Oatmeal is a hot cereal made from cracked oats. People eat it mixed with hot water or milk to give it a nice smooth texture.
People with diabetes have difficulty making or using insulin.
They should be aware of high-carb foods, as these foods quickly break down into sugars. This can lead to a rise in blood sugar and insulin. This is one reason why diabetics often look for alternatives to high-carb grains.
Whole oats can be a beneficial addition to a diabetic’s diet.
Oats have a low glycemic index (GI). And the soluble fiber and beneficial compounds in oats can help people manage signs of diabetes. There are several ways to add oatmeal and oatmeal to the diet.
Diabetes is a metabolic condition that affects the way the body makes or uses insulin. This makes it difficult to keep blood sugar in a healthy range, which is critical to the health of people with diabetes.
When controlling blood sugar, it is important to control the amount of carbohydrates eaten at one time, because carbohydrates directly affect blood sugar.
It’s also important to choose nutrient-dense, high-fiber carbs rather than refined, processed carbs with added sugar. Carbohydrate intake goals should be set on an individual basis with the help of your healthcare provider.
This means that what you eat is very important. Eating foods rich in fiber and nutrients but low in unhealthy fats and sugars can help maintain a healthy blood sugar level, as well as improve your overall health.
Oatmeal offers a range of health benefits and can be a great food for diabetics, as long as portion control is controlled. One cup of cooked oatmeal contains about 30 grams of carbohydrates, which can fit into a healthy diabetic eating plan.
Oatmeal has always been a popular breakfast food. It is made from oat grits which are oats without husks.
It is usually made with steel-cut (or chopped) oats, cabbage, or “instant”. The more processed the oats, as with instant oatmeal, the faster the oats are digested and the faster they can cause blood sugar to spike.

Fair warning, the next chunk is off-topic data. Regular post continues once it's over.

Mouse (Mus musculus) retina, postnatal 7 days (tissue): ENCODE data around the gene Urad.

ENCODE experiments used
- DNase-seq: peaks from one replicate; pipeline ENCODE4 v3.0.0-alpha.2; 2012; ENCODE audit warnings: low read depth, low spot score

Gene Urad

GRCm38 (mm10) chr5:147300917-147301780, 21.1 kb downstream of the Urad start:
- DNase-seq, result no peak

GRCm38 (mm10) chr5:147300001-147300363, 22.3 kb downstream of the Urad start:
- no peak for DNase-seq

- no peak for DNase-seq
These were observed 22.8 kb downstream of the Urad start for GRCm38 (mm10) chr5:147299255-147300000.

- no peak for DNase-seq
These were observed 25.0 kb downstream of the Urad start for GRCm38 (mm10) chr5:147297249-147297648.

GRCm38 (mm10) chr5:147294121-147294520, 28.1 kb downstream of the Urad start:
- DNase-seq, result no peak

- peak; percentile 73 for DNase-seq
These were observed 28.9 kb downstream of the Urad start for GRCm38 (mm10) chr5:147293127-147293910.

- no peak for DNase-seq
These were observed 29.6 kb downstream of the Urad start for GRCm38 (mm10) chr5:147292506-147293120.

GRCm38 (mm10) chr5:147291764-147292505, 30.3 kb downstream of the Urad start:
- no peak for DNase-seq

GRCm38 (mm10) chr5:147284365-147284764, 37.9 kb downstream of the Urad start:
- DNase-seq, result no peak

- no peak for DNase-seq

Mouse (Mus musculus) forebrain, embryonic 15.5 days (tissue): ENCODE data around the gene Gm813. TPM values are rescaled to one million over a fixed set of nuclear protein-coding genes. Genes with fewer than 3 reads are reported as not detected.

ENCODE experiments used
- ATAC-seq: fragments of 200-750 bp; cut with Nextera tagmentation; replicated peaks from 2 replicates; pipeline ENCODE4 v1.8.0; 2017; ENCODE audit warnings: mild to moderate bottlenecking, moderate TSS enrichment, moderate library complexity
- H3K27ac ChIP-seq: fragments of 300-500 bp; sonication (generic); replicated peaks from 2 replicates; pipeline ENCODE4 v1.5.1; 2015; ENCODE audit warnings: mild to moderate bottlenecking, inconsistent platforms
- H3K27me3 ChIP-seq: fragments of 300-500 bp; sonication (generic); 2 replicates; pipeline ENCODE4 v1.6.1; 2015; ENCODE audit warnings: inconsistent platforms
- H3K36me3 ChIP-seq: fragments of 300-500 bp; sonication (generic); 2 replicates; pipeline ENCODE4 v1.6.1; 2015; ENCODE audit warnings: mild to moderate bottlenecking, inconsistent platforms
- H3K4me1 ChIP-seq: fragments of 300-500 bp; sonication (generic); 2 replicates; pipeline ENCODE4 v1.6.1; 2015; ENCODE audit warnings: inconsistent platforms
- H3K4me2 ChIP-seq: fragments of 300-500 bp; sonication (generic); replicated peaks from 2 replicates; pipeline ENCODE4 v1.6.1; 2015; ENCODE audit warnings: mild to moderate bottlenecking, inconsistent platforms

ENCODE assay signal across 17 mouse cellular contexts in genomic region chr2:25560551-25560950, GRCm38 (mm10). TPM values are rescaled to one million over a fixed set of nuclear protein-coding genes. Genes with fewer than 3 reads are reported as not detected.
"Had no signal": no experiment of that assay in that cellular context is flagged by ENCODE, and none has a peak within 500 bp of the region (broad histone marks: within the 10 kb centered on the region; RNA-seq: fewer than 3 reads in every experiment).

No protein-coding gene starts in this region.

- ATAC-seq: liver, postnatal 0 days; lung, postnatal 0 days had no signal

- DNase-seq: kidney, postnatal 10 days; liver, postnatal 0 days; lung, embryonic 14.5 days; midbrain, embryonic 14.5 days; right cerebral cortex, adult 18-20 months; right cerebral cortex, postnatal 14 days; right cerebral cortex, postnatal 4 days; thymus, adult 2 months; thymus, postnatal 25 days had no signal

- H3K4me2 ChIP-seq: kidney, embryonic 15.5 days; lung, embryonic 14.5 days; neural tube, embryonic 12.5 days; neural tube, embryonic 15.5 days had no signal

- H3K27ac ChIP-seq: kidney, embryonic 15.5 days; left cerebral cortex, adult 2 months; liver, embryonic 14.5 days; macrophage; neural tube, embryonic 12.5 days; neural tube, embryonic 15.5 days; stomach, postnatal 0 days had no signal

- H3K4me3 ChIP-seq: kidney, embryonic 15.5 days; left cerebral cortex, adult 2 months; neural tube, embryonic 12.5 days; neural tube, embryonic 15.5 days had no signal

Oatmeal is usually cooked with a liquid and served hot, often with additives such as nuts, sweeteners, or fruit. It can be made ahead of time and reheated in the morning for a quick and easy breakfast.
Because oatmeal has a lower glycemic index, it may be a better alternative to other breakfast options, such as cold cereal with added sugar, bread with added jam, or pancakes with syrup.
People with diabetes can measure their blood glucose levels after different types of breakfasts to see how their blood sugar responds.
Oatmeal can also promote heart health, which is important because people with diabetes are at risk for heart disease.
What you need to know about oatmeal for weight control and blood sugar regulation
Although oatmeal is high in carbohydrates (people with type 2 diabetes should note), it is a diet that has a moderately low glycemic index (GI) when prepared with minimal processing. Meaning: It is digested and metabolized more slowly, resulting in lower blood sugar.
It may be helpful for controlling blood glucose
According to Leah Kaufman, RD, CDE, who lives in New York City, “A cup of oatmeal contains about 30 grams (g) of carbohydrates with 4 g of fiber.” Fiber is important for all adults, especially people with diabetes. Not only does the fiber help with regularity, but beta-glucan, a specific type of soluble fiber found in oats, increases the time it takes for digestion, which helps slow the release of glucose into the small intestine. According to the National Library of Medicine, adults with type 2 diabetes who ate oatmeal and oat bran for six weeks experienced a “significant” drop in blood sugar counts over a 24-hour period. as well as their overall insulin levels.
So how much fiber do you need per day? The National Institutes of Health (NIH) estimates that most Americans consume about 14 grams per day, less than half the fiber they need. The National Institutes of Health recommends that men consume 38 grams of fiber per day, while women should consume 25 grams. Other experts recommend higher amounts for people with type 2 diabetes. For example, recommendations for preventing and controlling diabetes, in an article published in the Journal of Education and Health Promotion in February 2014, indicated that 40 grams per day is more beneficial. Try to get at least 10 grams of fiber per serving, from foods like oatmeal, whole grains, fruits, vegetables, and legumes.
Related: Great tasting, high-fiber options for diabetes management
Reduce inflammatory reactions Another reason to recharge with oatmeal: